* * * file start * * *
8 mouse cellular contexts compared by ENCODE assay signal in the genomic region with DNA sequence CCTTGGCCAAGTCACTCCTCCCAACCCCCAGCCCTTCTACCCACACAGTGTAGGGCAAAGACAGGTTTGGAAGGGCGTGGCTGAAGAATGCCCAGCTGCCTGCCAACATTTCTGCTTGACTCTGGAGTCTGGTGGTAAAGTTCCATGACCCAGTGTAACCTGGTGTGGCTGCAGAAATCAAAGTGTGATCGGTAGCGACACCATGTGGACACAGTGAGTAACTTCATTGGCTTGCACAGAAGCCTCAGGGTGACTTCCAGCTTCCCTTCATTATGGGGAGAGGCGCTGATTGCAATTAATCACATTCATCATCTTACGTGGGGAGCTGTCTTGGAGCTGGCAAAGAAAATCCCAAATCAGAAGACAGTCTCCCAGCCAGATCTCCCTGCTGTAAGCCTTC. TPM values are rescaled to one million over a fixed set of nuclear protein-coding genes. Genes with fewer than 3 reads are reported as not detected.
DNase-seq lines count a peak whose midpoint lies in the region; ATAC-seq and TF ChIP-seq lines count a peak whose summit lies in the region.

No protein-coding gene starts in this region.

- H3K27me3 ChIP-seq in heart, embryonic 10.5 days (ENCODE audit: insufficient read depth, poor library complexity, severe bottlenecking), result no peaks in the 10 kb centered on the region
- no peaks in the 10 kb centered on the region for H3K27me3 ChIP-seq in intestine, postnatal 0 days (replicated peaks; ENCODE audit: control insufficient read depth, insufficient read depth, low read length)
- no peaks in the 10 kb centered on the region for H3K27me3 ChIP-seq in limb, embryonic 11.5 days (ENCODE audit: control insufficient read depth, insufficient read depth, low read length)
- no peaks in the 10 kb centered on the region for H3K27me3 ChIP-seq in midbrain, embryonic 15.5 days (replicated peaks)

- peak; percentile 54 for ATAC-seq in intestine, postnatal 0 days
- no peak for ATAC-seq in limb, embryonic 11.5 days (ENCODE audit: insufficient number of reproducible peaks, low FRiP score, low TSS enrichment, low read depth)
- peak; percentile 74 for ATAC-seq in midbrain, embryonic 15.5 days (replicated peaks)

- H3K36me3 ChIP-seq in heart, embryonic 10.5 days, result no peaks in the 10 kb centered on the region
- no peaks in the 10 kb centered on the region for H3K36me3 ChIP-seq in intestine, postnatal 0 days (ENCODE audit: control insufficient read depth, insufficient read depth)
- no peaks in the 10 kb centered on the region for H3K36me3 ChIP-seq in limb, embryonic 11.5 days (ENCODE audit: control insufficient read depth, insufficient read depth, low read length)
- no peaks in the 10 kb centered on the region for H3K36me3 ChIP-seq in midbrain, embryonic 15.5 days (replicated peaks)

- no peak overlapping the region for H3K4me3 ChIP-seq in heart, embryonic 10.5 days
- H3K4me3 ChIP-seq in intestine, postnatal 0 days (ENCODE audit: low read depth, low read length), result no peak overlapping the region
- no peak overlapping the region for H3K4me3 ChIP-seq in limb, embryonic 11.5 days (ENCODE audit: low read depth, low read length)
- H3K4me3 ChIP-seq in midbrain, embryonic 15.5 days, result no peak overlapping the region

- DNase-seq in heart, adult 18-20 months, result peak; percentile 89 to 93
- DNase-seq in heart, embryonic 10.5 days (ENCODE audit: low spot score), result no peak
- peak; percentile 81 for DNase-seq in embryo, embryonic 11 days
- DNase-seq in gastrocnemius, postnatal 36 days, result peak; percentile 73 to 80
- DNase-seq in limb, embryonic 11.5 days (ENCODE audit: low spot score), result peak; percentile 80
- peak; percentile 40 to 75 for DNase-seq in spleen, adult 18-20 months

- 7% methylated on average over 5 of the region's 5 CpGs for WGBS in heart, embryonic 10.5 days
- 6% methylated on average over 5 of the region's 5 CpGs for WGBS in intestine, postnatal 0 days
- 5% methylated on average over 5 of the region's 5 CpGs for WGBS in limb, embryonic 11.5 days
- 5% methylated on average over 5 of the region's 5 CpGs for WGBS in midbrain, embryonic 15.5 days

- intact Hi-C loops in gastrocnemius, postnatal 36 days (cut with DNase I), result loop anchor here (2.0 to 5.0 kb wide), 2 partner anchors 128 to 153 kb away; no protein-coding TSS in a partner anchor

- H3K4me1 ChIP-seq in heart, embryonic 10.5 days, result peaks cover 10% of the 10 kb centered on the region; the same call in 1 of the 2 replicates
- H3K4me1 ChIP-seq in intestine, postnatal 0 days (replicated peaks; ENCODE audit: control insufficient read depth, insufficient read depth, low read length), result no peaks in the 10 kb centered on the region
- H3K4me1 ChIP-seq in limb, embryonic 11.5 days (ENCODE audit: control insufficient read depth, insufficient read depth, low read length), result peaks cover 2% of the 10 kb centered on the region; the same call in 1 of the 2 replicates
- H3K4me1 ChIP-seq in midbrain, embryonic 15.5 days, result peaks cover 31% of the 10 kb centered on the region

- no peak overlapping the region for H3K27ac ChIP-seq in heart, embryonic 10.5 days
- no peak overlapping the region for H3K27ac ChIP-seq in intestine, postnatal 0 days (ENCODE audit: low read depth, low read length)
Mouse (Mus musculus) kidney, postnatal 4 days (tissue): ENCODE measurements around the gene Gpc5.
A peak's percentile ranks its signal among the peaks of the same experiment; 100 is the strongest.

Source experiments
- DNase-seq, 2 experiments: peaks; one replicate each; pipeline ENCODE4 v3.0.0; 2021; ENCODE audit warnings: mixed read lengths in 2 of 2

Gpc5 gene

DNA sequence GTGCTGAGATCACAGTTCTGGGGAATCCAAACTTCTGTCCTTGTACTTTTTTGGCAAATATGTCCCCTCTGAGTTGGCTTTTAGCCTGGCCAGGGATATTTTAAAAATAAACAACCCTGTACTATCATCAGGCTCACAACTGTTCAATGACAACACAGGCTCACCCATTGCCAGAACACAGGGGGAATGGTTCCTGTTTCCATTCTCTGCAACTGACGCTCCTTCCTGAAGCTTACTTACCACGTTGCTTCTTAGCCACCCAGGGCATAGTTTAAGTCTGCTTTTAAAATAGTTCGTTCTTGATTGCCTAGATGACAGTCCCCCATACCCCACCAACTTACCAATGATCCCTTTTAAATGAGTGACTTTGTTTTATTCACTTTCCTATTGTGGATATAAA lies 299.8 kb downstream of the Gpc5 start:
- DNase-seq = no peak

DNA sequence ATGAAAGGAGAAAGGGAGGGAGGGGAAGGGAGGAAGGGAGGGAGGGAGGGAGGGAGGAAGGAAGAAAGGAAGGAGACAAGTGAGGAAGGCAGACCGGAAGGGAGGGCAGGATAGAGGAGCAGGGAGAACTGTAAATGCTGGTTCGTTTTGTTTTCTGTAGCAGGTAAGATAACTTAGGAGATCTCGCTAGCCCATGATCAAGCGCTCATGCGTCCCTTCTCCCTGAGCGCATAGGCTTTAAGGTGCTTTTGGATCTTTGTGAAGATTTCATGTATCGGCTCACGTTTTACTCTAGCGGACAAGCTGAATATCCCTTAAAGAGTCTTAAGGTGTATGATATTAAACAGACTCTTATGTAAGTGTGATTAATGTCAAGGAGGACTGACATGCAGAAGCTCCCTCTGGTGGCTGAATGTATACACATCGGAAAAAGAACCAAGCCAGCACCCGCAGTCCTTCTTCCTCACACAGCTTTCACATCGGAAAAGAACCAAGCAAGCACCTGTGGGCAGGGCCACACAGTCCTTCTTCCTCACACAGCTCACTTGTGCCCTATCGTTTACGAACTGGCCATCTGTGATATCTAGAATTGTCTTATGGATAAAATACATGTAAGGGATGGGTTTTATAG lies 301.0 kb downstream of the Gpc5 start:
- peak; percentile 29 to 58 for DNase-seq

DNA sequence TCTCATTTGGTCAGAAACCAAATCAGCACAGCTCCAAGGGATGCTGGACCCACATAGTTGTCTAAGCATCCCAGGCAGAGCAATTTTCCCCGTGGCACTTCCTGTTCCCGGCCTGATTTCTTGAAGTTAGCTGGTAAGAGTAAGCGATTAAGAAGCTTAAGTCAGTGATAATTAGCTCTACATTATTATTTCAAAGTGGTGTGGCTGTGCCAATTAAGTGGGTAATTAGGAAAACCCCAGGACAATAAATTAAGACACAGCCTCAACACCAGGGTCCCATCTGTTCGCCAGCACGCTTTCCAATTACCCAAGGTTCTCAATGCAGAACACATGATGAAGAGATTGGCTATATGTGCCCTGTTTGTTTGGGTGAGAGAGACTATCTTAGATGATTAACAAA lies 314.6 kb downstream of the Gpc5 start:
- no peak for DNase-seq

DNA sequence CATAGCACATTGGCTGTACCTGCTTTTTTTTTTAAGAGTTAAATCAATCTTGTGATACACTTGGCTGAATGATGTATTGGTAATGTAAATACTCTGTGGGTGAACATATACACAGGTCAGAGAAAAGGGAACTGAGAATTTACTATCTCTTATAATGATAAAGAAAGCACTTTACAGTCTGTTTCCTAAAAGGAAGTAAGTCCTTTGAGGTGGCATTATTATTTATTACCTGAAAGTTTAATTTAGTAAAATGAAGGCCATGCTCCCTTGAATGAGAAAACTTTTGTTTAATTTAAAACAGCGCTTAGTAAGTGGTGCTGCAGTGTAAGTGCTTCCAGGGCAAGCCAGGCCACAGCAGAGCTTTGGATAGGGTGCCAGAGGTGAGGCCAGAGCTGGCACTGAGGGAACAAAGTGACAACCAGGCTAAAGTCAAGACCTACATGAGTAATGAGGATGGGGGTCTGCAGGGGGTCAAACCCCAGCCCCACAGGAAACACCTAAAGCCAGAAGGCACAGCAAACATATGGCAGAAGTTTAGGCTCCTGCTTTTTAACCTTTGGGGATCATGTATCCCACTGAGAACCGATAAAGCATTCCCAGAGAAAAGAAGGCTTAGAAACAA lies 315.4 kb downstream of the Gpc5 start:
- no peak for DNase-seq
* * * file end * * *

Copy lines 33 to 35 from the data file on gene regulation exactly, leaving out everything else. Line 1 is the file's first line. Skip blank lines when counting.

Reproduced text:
- H3K4me1 ChIP-seq in midbrain, embryonic 15.5 days, result peaks cover 31% of the 10 kb centered on the region

- no peak overlapping the region for H3K27ac ChIP-seq in heart, embryonic 10.5 days
- no peak overlapping the region for H3K27ac ChIP-seq in intestine, postnatal 0 days (ENCODE audit: low read depth, low read length)